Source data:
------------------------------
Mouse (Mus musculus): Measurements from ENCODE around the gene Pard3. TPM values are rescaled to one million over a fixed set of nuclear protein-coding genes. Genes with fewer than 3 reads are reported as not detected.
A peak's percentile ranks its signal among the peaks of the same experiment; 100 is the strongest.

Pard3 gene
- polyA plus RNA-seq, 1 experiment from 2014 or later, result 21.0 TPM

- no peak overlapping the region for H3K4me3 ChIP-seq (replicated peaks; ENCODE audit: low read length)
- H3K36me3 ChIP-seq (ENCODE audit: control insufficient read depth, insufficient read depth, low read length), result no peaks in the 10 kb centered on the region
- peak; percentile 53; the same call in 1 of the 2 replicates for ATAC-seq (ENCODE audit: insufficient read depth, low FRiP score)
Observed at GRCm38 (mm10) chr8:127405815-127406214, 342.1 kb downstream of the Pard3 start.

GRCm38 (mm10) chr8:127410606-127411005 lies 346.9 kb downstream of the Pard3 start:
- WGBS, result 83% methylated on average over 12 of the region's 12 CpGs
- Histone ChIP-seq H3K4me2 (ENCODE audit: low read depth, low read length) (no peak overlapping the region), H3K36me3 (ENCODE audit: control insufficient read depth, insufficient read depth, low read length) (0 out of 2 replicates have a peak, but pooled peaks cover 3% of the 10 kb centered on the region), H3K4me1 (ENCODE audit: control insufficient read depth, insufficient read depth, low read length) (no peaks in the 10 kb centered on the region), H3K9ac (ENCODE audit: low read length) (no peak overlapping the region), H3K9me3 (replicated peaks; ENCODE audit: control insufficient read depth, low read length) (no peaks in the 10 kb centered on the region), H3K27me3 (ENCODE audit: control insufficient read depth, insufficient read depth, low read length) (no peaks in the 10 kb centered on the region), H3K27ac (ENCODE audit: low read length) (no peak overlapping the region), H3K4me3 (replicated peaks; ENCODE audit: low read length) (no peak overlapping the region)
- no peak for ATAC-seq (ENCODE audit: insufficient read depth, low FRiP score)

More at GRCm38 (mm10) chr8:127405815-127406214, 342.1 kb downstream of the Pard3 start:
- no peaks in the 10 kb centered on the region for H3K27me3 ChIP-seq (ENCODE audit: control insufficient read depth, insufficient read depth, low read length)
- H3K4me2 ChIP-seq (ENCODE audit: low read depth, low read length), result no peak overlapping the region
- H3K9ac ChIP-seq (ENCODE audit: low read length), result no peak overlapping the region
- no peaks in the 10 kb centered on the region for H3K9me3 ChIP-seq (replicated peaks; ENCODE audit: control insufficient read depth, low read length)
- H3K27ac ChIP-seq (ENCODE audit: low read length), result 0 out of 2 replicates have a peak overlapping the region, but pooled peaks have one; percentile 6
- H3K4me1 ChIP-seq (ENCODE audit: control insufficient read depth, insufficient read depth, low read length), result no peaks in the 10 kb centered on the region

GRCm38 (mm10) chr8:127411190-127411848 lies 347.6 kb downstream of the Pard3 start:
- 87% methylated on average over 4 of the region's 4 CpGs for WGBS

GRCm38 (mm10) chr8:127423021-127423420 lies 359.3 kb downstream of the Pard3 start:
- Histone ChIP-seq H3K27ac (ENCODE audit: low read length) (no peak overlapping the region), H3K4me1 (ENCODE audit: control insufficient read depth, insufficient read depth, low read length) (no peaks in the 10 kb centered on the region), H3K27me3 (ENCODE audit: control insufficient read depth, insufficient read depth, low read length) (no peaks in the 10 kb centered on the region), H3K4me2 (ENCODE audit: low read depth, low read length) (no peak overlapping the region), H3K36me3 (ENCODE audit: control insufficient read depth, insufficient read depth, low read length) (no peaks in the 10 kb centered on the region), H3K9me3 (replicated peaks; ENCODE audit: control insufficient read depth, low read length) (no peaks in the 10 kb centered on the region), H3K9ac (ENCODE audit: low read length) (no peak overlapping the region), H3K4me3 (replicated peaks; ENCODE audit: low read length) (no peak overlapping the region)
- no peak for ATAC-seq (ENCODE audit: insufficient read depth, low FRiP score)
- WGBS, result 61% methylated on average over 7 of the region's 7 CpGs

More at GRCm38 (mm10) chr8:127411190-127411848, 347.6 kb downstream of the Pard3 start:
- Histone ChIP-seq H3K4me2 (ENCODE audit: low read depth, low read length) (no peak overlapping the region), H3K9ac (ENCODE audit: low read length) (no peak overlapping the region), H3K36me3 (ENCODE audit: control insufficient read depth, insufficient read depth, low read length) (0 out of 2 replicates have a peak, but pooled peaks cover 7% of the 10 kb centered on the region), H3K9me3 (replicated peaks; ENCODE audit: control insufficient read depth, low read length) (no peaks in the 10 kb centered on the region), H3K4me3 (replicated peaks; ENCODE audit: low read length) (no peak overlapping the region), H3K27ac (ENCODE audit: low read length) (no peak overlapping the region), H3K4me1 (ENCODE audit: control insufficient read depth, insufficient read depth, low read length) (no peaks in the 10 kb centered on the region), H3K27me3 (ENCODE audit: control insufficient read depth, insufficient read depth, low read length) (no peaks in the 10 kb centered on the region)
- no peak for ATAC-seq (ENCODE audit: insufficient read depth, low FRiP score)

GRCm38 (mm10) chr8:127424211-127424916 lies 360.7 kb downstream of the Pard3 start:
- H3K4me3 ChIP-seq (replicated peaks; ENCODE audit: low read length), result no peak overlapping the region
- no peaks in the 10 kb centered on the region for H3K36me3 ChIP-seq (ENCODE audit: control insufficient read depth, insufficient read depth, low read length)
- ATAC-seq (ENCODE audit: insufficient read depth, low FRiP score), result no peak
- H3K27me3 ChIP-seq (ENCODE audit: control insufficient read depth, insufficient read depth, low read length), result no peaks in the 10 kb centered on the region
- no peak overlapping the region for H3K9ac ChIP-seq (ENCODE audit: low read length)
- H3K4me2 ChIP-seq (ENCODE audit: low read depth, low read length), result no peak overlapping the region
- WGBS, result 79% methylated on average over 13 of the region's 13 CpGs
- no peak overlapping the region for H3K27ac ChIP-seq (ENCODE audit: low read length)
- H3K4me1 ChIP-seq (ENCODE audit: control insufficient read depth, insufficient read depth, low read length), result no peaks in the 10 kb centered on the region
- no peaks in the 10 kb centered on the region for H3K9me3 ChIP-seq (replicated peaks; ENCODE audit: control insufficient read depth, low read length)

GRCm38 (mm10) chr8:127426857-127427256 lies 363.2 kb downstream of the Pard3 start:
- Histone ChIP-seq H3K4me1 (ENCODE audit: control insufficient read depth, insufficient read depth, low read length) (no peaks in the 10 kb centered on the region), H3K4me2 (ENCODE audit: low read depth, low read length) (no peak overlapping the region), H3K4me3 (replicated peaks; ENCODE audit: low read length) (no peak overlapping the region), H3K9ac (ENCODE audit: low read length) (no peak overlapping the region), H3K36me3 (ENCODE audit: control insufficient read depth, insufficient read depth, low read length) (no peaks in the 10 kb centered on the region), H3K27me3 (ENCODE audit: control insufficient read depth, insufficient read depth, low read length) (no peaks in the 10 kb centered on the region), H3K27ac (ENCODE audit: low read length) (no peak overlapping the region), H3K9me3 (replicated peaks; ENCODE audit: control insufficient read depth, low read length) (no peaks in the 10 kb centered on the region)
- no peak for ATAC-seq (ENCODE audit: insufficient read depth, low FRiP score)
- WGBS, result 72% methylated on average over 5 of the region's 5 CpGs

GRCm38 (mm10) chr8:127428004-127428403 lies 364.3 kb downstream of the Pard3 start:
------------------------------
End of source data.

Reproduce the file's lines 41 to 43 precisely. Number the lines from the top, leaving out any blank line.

- Histone ChIP-seq H3K4me1 (ENCODE audit: control insufficient read depth, insufficient read depth, low read length) (no peaks in the 10 kb centered on the region), H3K4me2 (ENCODE audit: low read depth, low read length) (no peak overlapping the region), H3K4me3 (replicated peaks; ENCODE audit: low read length) (no peak overlapping the region), H3K9ac (ENCODE audit: low read length) (no peak overlapping the region), H3K36me3 (ENCODE audit: control insufficient read depth, insufficient read depth, low read length) (no peaks in the 10 kb centered on the region), H3K27me3 (ENCODE audit: control insufficient read depth, insufficient read depth, low read length) (no peaks in the 10 kb centered on the region), H3K27ac (ENCODE audit: low read length) (no peak overlapping the region), H3K9me3 (replicated peaks; ENCODE audit: control insufficient read depth, low read length) (no peaks in the 10 kb centered on the region)
- no peak for ATAC-seq (ENCODE audit: insufficient read depth, low FRiP score)
- WGBS, result 72% methylated on average over 5 of the region's 5 CpGs